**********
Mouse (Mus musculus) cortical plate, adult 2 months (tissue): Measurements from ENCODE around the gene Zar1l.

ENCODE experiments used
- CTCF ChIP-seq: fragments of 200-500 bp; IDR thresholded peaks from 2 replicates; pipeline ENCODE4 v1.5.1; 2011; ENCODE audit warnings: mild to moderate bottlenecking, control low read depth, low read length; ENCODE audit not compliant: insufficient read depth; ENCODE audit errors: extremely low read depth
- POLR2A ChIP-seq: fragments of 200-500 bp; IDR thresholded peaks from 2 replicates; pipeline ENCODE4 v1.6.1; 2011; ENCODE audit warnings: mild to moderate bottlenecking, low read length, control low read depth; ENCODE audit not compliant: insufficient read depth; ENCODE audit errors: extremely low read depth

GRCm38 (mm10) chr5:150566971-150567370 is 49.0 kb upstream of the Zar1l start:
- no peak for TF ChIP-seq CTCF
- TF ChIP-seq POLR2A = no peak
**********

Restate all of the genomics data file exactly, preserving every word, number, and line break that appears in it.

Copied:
Mouse (Mus musculus) cortical plate, adult 2 months (tissue): Measurements from ENCODE around the gene Zar1l.

ENCODE experiments used
- CTCF ChIP-seq: fragments of 200-500 bp; IDR thresholded peaks from 2 replicates; pipeline ENCODE4 v1.5.1; 2011; ENCODE audit warnings: mild to moderate bottlenecking, control low read depth, low read length; ENCODE audit not compliant: insufficient read depth; ENCODE audit errors: extremely low read depth
- POLR2A ChIP-seq: fragments of 200-500 bp; IDR thresholded peaks from 2 replicates; pipeline ENCODE4 v1.6.1; 2011; ENCODE audit warnings: mild to moderate bottlenecking, low read length, control low read depth; ENCODE audit not compliant: insufficient read depth; ENCODE audit errors: extremely low read depth

GRCm38 (mm10) chr5:150566971-150567370 is 49.0 kb upstream of the Zar1l start:
- no peak for TF ChIP-seq CTCF
- TF ChIP-seq POLR2A = no peak